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Resize image


B = imresize(A, scale)
gpuarrayB = imresize(gpuarrayA,scale)
B = imresize(A, [numrows numcols])
[Y newmap] = imresize(X, map, scale)
[...] = imresize(...,method)
[...] = imresize(..., parameter, value, ...)


B = imresize(A, scale) returns image B that is scale times the size of A. The input image A can be a grayscale, RGB, or binary image. If scale is between 0 and 1.0, B is smaller than A. If scale is greater than 1.0, B is larger than A.

gpuarrayB = imresize(gpuarrayA,scale) performs the resize operation on a GPU. The input image and the output image are gpuArrays. When used with gpuArrays, imresize only supports cubic interpolation and always performs antialiasing. This syntax requires the Parallel Computing Toolbox™.

B = imresize(A, [numrows numcols]) returns image B that has the number of rows and columns specified by [numrows numcols]. Either numrows or numcols may be NaN, in which case imresize computes the number of rows or columns automatically to preserve the image aspect ratio.

[Y newmap] = imresize(X, map, scale) resizes the indexed image X. scale can either be a numeric scale factor or a vector that specifies the size of the output image ([numrows numcols]). By default, imresize returns a new, optimized colormap (newmap) with the resized image. To return a colormap that is the same as the original colormap, use the 'Colormap' parameter (see below).

[...] = imresize(...,method) specifies the interpolation method used. method can be a text string that specifies a general interpolation method or an interpolation kernel, specified in the following table, or a two-element cell array, of the form {f,w}, that specifies an interpolation kernel, where f is a function handle for a custom interpolation kernel and w is the custom kernel's width.f(x) must be zero outside the interval -w/2 <= x < w/2. Your function handle f may be called with a scalar or a vector input..



Nearest-neighbor interpolation; the output pixel is assigned the value of the pixel that the point falls within. No other pixels are considered.


Bilinear interpolation; the output pixel value is a weighted average of pixels in the nearest 2-by-2 neighborhood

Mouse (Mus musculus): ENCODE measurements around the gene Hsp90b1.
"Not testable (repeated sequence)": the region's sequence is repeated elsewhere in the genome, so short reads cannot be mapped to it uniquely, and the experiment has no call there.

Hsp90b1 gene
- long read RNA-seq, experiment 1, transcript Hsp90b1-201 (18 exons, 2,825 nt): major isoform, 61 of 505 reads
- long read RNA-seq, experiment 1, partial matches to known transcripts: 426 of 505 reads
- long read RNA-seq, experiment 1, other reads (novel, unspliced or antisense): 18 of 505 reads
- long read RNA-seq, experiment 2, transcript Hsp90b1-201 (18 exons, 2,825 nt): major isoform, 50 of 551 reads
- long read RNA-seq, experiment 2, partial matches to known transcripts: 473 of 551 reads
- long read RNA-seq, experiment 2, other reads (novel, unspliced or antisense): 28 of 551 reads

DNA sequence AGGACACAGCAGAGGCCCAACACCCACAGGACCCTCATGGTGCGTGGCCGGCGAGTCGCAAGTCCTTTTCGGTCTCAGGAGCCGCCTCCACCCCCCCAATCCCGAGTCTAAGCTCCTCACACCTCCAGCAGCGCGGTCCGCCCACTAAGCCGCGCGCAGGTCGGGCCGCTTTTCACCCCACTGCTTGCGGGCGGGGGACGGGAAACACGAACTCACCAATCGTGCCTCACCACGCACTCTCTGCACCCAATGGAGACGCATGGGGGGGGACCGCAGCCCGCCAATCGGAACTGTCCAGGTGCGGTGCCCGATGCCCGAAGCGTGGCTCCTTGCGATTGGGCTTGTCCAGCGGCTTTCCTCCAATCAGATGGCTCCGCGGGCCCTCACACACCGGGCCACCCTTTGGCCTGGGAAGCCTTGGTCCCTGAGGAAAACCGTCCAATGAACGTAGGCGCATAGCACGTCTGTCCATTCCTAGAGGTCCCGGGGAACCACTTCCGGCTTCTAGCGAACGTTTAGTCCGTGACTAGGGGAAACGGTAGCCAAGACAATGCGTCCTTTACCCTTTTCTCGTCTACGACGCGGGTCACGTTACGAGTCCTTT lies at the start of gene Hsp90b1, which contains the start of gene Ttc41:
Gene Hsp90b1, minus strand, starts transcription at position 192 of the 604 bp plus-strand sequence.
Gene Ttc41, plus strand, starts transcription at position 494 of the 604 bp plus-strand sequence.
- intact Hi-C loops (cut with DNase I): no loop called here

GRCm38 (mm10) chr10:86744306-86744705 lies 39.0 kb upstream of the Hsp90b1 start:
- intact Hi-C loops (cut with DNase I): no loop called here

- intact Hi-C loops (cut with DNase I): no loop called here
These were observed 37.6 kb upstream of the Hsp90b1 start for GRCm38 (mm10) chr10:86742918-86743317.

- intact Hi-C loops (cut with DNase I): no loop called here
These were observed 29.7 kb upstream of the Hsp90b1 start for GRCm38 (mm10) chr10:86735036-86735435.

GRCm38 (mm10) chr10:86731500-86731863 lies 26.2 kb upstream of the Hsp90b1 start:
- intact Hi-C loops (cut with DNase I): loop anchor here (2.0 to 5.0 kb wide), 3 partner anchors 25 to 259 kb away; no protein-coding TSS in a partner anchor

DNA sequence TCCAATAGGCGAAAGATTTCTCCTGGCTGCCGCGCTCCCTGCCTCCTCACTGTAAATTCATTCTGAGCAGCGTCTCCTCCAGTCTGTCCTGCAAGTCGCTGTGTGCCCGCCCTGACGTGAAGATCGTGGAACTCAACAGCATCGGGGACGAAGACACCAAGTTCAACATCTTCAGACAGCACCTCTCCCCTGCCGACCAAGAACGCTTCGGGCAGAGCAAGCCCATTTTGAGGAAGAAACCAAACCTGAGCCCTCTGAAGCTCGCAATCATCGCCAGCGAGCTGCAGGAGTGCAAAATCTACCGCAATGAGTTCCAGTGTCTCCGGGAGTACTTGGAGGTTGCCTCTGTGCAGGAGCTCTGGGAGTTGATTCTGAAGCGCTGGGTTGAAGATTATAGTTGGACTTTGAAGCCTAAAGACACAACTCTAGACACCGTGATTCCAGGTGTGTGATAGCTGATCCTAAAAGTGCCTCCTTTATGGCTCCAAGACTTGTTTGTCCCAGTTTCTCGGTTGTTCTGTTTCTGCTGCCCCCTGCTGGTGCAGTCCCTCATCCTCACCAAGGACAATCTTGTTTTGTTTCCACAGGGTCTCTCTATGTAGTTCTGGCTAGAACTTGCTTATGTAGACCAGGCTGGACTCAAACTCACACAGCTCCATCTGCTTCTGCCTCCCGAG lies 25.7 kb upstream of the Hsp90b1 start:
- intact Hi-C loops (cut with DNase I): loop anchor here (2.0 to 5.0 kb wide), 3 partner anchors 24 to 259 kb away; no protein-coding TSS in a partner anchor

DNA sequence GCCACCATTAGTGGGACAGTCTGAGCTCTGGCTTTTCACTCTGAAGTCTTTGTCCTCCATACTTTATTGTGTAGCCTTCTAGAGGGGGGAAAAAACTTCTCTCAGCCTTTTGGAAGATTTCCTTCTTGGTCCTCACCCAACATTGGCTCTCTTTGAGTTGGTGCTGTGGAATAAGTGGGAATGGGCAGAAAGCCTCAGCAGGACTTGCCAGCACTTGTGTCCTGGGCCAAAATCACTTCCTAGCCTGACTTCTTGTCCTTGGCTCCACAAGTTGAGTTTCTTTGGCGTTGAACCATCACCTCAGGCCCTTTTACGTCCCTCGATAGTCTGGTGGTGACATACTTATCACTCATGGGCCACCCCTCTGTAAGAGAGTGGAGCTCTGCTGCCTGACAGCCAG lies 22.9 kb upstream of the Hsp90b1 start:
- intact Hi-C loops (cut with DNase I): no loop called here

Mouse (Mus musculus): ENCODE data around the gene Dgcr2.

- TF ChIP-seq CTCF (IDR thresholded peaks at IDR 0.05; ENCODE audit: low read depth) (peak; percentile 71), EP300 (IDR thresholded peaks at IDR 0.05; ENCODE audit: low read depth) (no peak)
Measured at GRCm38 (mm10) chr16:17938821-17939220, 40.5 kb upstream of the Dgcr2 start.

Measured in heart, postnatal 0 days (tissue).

Bicubic interpolation (the default); the output pixel value is a weighted average of pixels in the nearest 4-by-4 neighborhood

'box'Box-shaped kernel
'triangle'Triangular kernel (equivalent to 'bilinear')
'cubic'Cubic kernel (equivalent to 'bicubic')
'lanczos2'Lanczos-2 kernel
'lanczos3'Lanczos-3 kernel

[...] = imresize(..., parameter, value, ...) you can control various aspects of the resizing operation by specifying parameter/value pairs with any of the previous syntaxes. The following table lists these parameters.

'Antialiasing'A Boolean value that specifies whether to perform antialiasing when shrinking an image. The default value depends on the interpolation method. If the method is nearest-neighbor ('nearest'), the default is false; for all other interpolation methods, the default is true.
'Colormap'A text string that specifies whether imresize returns an optimized colormap or the original colormap (Indexed images only). If set to 'original', the output colormap (newmap) is the same as the input colormap (map). If set to 'optimized', imresize returns a new optimized colormap. The default value is 'optimized'.
'Dither'A Boolean value that specifies whether to perform color dithering (Indexed images only). The default value is true.
'Method'As described above
'OutputSize'A two-element vector, [numrows numcols], that specifies the size of the output image. If you specify NaN for one of the values, imresize computes the value of the dimension to preserve the aspect ratio of the original image.
'Scale'A scalar or two-element vector that specifies the resize scale factors. If you specify a scalar, imresize uses the value as the scale factor for each dimension. If you specify a vector, imresize uses the individual values as the scale factors for the row and column dimensions, respectively.

Class Support

The input image can be numeric or logical and it must be nonsparse. The output image is of the same class as the input image. An input image that is an indexed image can be uint8, uint16, or double.

The input image gpuarrayA can be can be a single- or double-precision gpuArray. The output gpuArray image is of the same underlying class as the input image.


Shrink image by factor of two, using default interpolation and antialiasing.

I = imread('rice.png');
J = imresize(I, 0.5);
figure, imshow(I), figure, imshow(J)

Shrink image by factor of two, performing the operation on a GPU.

I = im2double(gpuArray(imread('rice.png')));
J = imresize(I, 0.5);
figure, imshow(I), figure, imshow(J)

Shrink by factor of two using nearest-neighbor interpolation. This is the fastest method, but it has the lowest quality.

J2 = imresize(I, 0.5, 'nearest');

Resize an indexed image

[X, map] = imread('trees.tif');
[Y, newmap] = imresize(X, map, 0.5);
imshow(Y, newmap)

Resize an RGB image to have 64 rows. Let imresize calculate the number of columns necessary to preserve the aspect ratio.

RGB = imread('peppers.png');
RGB2 = imresize(RGB, [64 NaN]);

Resize an RGB image, performing the operation on a GPU.

RGB = gpuArray(im2single(imread('peppers.png')));
RGB2 = imresize(RGB, 2);

More About

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The function imresize changed in version 5.4 (R2007a). Previous versions of the Image Processing Toolbox™ used a somewhat different algorithm by default. If you need the same results produced by the previous implementation, use the function imresize_old.

For bicubic interpolation, the output image may have some values slightly outside the range of pixel values in the input image. This may also occur for user-specified interpolation kernels.

See Also

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